Hello and welcome to my first blog for Cyclingnews. I'm going to be writing a blog about once a month to share my thoughts and opinions from a team owner's perspective.
I always say that Twitter and other social media are just for fun, so I hope this blog will be fun and entertaining too. It will also be serious because I love professional cycling and I want to contribute to make it a bigger, better and richer sport for everyone.
I don't make investments lightly and always take a direct interest when I invest my own money, so in January I spent some time with my riders, staff and management at the Tinkoff-Saxo training camp on Gran Canaria. It was the last training camp of the winter for the riders and the first camp of the year for me. We had a lot of good meetings and I also worked on getting fit again after smashing my knee while skiing last year. I suffered at first but it was a good week of warm weather training and I even managed to do a six-hour ride and another with 2500m of climbing.
Unfortunately I had to go back to the office and go home to Moscow because my wife Rina was complaining that she'd become a cycling widow. To make up for it, I took her to the Dubai Tour. She's not a big cycling fan but knows it's important for me and seemed to enjoy being the First Lady of the Tinkoff-Saxo team.
I went to Dubai because I really wanted to see my team in action after buying it from Bjarne Riis. It was great to spend a day in the team car. Races are a mix of business and pleasure now.
I'm going to be at as many races as I can. My race programme is not as intense as the pro riders but it's pretty good and my wife has signed it off. It means my mobile data roaming charges will be high but I'll have a mobile office when I'm at races. I want to ensure the team performs at its very best and I also want to enjoy riding my bike.
I'm going to the Strade Bianche this weekend, the opening team time trial at Tirreno-Adriatico and then Milan-San Remo. Unfortunately I'll have to miss the Belgian Classics because I'll be skiing in Kamchatka. But I hope to see a lot of the Giro d'Italia. I want to ride a big part of each stage and then watch the finishes. We've got Nicolas Roche and Rafal Majka as team leaders and I'm confident they can do well in the GC.
Alberto is also looking good. Did you see how he won the stage in Algarve? I was happy for him and for the team. It was the first win for Tinkoff-Saxo and showed that Alberto has been working hard this winter. Good. I'm sure he's going to have a great season. I can't wait to see him take on Froome at Tirreno-Adriatico.
More cake for everyone
I was impressed by what I saw at the Dubai Tour. Dubai is one of the financial capitals of the world and so it's good that they interested in cycling too. The Emirates has a lot of money and so it's right that there are a series of races in the Middle East.
Ok, racing in the Middle East might hurt the traditional early-season races in Europe but that's the price of progress. Living in the past is the easiest way to be left behind. We should learn from tradition but we really need to make cycling a 21st century sport.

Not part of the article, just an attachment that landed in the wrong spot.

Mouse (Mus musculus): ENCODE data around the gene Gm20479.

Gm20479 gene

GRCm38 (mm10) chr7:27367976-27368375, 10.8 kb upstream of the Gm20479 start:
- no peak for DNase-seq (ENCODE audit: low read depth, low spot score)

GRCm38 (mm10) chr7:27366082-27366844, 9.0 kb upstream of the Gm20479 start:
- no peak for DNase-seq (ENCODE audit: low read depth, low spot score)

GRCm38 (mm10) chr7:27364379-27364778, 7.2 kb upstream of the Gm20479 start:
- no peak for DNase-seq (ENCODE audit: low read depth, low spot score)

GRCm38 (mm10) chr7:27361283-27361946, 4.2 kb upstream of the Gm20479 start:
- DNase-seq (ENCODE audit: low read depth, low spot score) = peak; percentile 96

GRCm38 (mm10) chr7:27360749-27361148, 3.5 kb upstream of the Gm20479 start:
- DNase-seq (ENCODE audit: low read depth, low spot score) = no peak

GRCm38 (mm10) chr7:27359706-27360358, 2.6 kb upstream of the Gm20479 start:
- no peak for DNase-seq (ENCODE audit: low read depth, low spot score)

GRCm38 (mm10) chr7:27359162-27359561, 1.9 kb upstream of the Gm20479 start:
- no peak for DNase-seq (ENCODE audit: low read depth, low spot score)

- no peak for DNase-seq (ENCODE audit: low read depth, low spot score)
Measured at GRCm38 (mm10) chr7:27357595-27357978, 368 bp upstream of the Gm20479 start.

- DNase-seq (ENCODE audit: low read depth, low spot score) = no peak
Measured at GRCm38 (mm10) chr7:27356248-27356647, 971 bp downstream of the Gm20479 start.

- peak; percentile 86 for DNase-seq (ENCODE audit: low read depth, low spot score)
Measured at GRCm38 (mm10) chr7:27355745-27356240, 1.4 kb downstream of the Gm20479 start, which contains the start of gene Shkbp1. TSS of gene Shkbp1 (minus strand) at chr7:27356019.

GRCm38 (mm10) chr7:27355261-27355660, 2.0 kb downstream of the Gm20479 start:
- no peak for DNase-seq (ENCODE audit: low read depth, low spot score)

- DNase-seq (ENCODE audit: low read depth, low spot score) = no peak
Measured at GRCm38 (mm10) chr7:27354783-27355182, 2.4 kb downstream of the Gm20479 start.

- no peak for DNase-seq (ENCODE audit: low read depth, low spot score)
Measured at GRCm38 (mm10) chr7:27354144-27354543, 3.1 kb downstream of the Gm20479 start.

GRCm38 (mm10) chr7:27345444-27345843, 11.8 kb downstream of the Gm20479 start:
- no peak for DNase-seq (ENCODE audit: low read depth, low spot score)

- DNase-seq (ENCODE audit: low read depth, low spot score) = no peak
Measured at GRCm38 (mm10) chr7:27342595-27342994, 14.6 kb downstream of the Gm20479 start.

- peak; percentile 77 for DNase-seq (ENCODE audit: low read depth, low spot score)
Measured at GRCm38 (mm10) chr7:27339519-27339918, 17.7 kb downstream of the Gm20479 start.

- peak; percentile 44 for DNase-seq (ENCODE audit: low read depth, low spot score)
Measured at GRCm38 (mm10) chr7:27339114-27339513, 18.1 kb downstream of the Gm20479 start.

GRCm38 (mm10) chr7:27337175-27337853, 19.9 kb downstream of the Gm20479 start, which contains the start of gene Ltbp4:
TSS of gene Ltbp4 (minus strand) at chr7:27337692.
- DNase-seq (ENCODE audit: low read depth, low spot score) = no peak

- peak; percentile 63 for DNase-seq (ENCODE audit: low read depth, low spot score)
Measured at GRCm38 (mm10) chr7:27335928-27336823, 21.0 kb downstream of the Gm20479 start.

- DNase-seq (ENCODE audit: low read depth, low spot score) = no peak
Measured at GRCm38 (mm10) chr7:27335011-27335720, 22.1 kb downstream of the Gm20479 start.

It's also good to promote cycling in other Asian countries. Cycling has its roots in Europe, in countries like Belgium, France, Italy and Spain but it deserves to be fully globalised. It's becoming very popular in the UK, the USA and Australia, so why not in Asia and the rest of the world too?
There's a rumour that Alonso's team will be based in Dubai and that the sponsorship will come from the area. That's great. I'm not trying to monopolise the sport and it's great that more wealthy, more international people are getting involved with the management of the sport. Inside the sport we're all a bit surprised that Alonso still hasn’t announced his main sponsor. Hopefully he's got the cash in place, otherwise it'll be a disaster.
Alonso's presence in cycling will also help us shake up the way the sport is managed. I think some people misunderstood my ideas in my interview with Cyclingnews a few weeks ago. Yes, I want a different business model for the sport and the sharing of the TV rights with teams. But I don't really want to go to war with ASO. Yes, we're trying to get a piece of cake for the teams but we also want to make the cake bigger, for all the stakeholders. We should all have more cake. Who doesn’t like cake?
Everyone has to understand how professional cycling can be more commercialized and how this can boost the income for the teams, the race organisers and the riders, and also give the fans a better sport to enjoy.
Nobody has involved the fans in plans to change cycling but I'd be interested in what you think. Let me know via Twitter.
Because some rider's agents saw that I floated Tinkoff Credit Systems on the London Stock Exchange, they think I'm going to going to pay huge wages to the riders I want to sign for 2015. They think I'm stupid and that I'm going to throw my money around. Obviously they're the stupid ones because I'm not going to pay what they want.
I want to have some of the best riders in cycling in my team but I know how to negotiate a deal. Salaries will increase but that's the market. The supply is steady but the demand will increase in 2015 as teams try to sign the best riders. As a businessman, I can only accept the rules of the market and try to out play the market by offering a team that is attractive to the riders, is successful and does everything to help the riders perform at their very best. That's the secret of success in business and in cycling.
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Oleg Tinkov created his business empire by selling jeans he bought at a training camp as a junior. He now owns the Tinkoff-Saxo team and is never afraid to speak his mind, be it about team leader Alberto Contador, Tour de France rivals Team Sky and especially about how professional cycling is managed.
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